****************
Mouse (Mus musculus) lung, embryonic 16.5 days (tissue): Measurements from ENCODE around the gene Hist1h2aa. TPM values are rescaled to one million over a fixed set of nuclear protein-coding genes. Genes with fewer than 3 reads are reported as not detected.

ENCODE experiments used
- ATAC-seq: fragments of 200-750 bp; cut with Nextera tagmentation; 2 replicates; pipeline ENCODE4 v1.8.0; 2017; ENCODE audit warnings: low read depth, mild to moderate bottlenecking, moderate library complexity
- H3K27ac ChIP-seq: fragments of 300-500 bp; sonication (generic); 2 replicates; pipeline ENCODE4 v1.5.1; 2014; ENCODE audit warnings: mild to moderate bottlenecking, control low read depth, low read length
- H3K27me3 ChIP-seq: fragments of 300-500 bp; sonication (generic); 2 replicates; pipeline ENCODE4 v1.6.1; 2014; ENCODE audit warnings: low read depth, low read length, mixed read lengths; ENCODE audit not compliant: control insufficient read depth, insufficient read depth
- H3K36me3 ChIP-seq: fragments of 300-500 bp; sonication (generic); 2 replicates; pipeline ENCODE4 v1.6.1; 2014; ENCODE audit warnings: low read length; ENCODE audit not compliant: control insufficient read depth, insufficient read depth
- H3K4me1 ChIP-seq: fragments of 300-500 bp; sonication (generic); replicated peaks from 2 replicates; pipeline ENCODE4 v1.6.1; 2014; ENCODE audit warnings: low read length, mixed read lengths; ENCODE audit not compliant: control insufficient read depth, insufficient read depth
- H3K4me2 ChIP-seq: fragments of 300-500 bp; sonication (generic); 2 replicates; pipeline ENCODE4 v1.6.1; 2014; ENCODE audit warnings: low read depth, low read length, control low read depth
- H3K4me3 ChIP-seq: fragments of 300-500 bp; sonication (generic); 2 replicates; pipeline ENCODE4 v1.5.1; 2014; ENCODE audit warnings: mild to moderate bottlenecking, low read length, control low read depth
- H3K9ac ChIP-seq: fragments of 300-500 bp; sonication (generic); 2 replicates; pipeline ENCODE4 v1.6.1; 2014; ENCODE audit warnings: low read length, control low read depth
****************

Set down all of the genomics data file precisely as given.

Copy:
Mouse (Mus musculus) lung, embryonic 16.5 days (tissue): Measurements from ENCODE around the gene Hist1h2aa. TPM values are rescaled to one million over a fixed set of nuclear protein-coding genes. Genes with fewer than 3 reads are reported as not detected.

ENCODE experiments used
- ATAC-seq: fragments of 200-750 bp; cut with Nextera tagmentation; 2 replicates; pipeline ENCODE4 v1.8.0; 2017; ENCODE audit warnings: low read depth, mild to moderate bottlenecking, moderate library complexity
- H3K27ac ChIP-seq: fragments of 300-500 bp; sonication (generic); 2 replicates; pipeline ENCODE4 v1.5.1; 2014; ENCODE audit warnings: mild to moderate bottlenecking, control low read depth, low read length
- H3K27me3 ChIP-seq: fragments of 300-500 bp; sonication (generic); 2 replicates; pipeline ENCODE4 v1.6.1; 2014; ENCODE audit warnings: low read depth, low read length, mixed read lengths; ENCODE audit not compliant: control insufficient read depth, insufficient read depth
- H3K36me3 ChIP-seq: fragments of 300-500 bp; sonication (generic); 2 replicates; pipeline ENCODE4 v1.6.1; 2014; ENCODE audit warnings: low read length; ENCODE audit not compliant: control insufficient read depth, insufficient read depth
- H3K4me1 ChIP-seq: fragments of 300-500 bp; sonication (generic); replicated peaks from 2 replicates; pipeline ENCODE4 v1.6.1; 2014; ENCODE audit warnings: low read length, mixed read lengths; ENCODE audit not compliant: control insufficient read depth, insufficient read depth
- H3K4me2 ChIP-seq: fragments of 300-500 bp; sonication (generic); 2 replicates; pipeline ENCODE4 v1.6.1; 2014; ENCODE audit warnings: low read depth, low read length, control low read depth
- H3K4me3 ChIP-seq: fragments of 300-500 bp; sonication (generic); 2 replicates; pipeline ENCODE4 v1.5.1; 2014; ENCODE audit warnings: mild to moderate bottlenecking, low read length, control low read depth
- H3K9ac ChIP-seq: fragments of 300-500 bp; sonication (generic); 2 replicates; pipeline ENCODE4 v1.6.1; 2014; ENCODE audit warnings: low read length, control low read depth